VINERS Method for the Multiple Criteria Analysis and Neuromarketing of Best Places to Live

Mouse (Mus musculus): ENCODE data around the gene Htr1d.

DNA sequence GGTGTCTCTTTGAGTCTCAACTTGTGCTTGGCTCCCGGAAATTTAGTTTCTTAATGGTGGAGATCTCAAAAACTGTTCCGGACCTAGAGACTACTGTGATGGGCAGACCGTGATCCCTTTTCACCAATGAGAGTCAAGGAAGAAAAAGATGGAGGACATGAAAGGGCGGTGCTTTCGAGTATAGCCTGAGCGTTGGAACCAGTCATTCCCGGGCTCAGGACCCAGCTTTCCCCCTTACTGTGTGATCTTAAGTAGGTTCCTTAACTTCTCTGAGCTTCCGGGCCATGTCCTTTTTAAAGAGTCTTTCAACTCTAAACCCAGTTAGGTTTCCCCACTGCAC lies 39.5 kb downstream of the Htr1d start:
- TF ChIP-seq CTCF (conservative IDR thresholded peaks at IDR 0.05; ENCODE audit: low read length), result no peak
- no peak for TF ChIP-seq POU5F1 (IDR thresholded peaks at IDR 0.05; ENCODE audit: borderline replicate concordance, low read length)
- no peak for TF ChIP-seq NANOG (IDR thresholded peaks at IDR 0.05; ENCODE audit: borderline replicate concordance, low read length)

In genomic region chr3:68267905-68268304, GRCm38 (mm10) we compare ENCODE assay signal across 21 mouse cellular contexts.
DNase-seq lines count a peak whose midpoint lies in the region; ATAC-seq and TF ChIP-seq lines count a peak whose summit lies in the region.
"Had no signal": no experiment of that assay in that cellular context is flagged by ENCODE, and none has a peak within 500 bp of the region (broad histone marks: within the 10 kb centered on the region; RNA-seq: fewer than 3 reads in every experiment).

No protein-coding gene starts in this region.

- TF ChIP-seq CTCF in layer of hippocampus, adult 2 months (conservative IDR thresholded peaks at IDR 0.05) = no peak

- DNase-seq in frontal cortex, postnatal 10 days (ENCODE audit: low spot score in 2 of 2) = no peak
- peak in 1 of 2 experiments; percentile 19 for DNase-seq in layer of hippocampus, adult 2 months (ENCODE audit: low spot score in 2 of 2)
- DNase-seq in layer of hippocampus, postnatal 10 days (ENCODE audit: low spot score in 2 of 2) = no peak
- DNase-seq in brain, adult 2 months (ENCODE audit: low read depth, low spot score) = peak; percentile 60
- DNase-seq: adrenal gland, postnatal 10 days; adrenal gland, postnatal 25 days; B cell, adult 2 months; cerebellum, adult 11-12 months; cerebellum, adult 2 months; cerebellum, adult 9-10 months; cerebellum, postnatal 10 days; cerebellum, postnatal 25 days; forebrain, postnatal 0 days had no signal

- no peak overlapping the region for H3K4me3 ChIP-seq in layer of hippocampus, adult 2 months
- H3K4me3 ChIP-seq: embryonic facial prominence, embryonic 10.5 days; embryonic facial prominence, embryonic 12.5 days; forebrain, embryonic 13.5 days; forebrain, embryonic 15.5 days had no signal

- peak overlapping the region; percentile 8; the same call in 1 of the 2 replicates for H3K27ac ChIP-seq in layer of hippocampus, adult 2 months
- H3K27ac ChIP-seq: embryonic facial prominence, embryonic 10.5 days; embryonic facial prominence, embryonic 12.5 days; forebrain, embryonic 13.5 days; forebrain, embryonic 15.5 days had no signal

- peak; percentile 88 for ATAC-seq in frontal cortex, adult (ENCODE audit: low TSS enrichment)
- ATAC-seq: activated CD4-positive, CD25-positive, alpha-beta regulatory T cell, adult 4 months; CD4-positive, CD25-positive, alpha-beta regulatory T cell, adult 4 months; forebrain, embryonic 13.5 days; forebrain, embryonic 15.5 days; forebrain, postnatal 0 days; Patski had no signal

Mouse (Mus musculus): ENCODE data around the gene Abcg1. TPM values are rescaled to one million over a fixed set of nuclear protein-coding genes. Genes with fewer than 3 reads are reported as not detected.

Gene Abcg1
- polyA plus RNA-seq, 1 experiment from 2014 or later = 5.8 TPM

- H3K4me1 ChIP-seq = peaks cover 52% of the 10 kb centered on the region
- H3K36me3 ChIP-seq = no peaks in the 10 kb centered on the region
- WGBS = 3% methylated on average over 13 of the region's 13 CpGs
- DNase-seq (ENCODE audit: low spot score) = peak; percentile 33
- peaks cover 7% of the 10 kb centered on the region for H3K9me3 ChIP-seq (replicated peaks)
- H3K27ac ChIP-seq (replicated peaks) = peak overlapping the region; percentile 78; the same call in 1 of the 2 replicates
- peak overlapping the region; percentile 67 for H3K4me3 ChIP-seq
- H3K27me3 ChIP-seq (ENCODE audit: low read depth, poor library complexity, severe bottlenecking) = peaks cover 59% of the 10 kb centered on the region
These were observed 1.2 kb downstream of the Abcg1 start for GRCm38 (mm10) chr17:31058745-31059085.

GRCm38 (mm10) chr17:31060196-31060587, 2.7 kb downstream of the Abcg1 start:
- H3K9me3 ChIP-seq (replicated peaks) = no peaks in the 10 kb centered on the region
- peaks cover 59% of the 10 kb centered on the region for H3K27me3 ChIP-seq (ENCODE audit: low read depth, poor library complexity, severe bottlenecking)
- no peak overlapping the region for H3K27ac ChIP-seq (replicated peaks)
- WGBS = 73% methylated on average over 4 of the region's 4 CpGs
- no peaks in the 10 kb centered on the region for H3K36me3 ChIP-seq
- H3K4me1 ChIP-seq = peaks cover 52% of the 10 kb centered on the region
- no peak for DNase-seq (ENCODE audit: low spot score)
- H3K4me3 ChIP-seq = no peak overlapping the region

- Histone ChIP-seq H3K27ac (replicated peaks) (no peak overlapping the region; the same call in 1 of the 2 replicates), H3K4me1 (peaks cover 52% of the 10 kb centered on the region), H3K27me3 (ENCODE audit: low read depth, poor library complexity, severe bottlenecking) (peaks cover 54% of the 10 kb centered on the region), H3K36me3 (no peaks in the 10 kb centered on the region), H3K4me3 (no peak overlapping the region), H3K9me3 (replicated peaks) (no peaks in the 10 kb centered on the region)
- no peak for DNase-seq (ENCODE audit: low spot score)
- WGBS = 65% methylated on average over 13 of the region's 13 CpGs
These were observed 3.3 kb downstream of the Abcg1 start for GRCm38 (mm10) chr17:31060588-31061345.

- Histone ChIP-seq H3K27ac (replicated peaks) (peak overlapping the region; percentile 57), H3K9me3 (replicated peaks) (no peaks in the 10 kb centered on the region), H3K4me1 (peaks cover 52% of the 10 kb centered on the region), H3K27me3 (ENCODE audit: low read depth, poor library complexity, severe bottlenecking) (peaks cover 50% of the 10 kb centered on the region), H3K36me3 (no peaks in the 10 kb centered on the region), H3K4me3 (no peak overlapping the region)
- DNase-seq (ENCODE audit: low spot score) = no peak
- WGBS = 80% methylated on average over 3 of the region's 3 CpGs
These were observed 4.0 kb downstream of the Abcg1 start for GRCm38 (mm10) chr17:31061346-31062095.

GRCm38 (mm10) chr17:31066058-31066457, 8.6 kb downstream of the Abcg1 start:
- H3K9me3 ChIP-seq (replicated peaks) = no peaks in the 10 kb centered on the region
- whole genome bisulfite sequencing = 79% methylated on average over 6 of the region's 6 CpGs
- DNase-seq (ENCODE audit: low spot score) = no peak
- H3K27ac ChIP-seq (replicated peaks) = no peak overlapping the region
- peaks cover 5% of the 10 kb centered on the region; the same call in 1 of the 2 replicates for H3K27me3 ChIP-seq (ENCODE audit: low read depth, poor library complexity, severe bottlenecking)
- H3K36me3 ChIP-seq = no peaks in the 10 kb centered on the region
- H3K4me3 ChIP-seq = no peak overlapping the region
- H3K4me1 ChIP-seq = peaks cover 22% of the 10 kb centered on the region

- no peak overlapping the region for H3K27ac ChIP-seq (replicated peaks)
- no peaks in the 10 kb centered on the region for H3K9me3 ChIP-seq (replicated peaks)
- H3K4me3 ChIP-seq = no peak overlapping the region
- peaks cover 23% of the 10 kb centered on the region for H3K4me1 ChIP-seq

AbstractThe best and worst places to live have been analysed in the world for many years and multiple criteria analysis has been used for that purpose. The quality of housing and its environment, pollution, green places, public spaces, physical movement and health, crime rates and individual safety, the wellbeing of youngsters, unemployment, job value, economic scarcity, governance, circadian rhythm, weekly rhythm and other factors are the focus of such analyses that aim to determine levels of positive emotions and happiness in built environment. Questionnaires are the most common tool for such analyses, where inhabitants are asked to rank their happiness experience as a whole in built environment. Many studies demonstrate that happy people are effective in multiple areas of their life including job efficiency, salary, health, human relations, etc. The innovative aspect of this research stems from the fact that biometric technologies (affective attitudes, emotional and physiological states) and the VINERS method developed by the authors are used to determine the best places to live and to serve neuro ads of homes for sale. To do this, rational segments of homebuyers are determined according to their demographic profiles (age, gender, education, marital status, families with children, main source of income), consumer psychographics and behaviour (happy, sad and angry along with valence and heart rate) and then select a rational video ad for such rational segment. The aim of our research is to develop the VINERS Method for the Multiple Criteria Analysis and Neuromarketing of Best Places to Live (VINERS method) by combining the Somatic Marker Hypothesis, biometrics, neuromarketing and COPRAS method. This article presents a case study to demonstrate the VINERS method put to practice.
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